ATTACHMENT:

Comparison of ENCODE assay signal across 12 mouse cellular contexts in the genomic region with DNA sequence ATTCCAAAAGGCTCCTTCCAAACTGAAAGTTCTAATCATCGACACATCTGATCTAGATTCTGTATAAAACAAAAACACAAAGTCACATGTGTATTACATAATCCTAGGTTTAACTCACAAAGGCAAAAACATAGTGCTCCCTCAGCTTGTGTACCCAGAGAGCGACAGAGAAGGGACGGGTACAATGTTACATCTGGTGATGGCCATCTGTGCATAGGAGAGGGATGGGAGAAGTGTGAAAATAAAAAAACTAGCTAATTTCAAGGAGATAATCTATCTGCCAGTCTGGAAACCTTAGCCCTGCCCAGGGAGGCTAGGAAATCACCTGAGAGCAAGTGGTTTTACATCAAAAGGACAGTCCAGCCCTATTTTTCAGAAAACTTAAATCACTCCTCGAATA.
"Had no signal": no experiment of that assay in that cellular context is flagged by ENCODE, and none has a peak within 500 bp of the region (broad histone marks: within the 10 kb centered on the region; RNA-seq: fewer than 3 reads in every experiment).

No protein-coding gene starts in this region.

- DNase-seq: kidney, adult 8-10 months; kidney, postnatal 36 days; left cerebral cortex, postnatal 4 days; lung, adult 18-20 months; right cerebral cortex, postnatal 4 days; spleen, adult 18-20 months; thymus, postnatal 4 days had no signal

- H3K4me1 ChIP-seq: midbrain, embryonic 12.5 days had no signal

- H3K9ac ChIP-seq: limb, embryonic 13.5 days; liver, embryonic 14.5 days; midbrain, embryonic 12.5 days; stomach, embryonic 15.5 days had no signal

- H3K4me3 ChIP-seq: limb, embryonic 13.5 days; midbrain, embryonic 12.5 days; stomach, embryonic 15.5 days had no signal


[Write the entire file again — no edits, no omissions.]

Comparison of ENCODE assay signal across 12 mouse cellular contexts in the genomic region with DNA sequence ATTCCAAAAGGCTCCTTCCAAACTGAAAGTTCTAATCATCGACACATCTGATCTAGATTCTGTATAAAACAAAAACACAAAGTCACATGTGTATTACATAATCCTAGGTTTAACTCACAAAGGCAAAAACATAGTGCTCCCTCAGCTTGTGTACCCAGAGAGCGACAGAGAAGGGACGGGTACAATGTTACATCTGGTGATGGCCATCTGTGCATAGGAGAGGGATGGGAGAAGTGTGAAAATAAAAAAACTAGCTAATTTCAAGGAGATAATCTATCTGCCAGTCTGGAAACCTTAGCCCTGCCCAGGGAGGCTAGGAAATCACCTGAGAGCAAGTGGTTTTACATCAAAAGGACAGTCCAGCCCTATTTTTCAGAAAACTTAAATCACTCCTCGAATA.
"Had no signal": no experiment of that assay in that cellular context is flagged by ENCODE, and none has a peak within 500 bp of the region (broad histone marks: within the 10 kb centered on the region; RNA-seq: fewer than 3 reads in every experiment).

No protein-coding gene starts in this region.

- DNase-seq: kidney, adult 8-10 months; kidney, postnatal 36 days; left cerebral cortex, postnatal 4 days; lung, adult 18-20 months; right cerebral cortex, postnatal 4 days; spleen, adult 18-20 months; thymus, postnatal 4 days had no signal

- H3K4me1 ChIP-seq: midbrain, embryonic 12.5 days had no signal

- H3K9ac ChIP-seq: limb, embryonic 13.5 days; liver, embryonic 14.5 days; midbrain, embryonic 12.5 days; stomach, embryonic 15.5 days had no signal

- H3K4me3 ChIP-seq: limb, embryonic 13.5 days; midbrain, embryonic 12.5 days; stomach, embryonic 15.5 days had no signal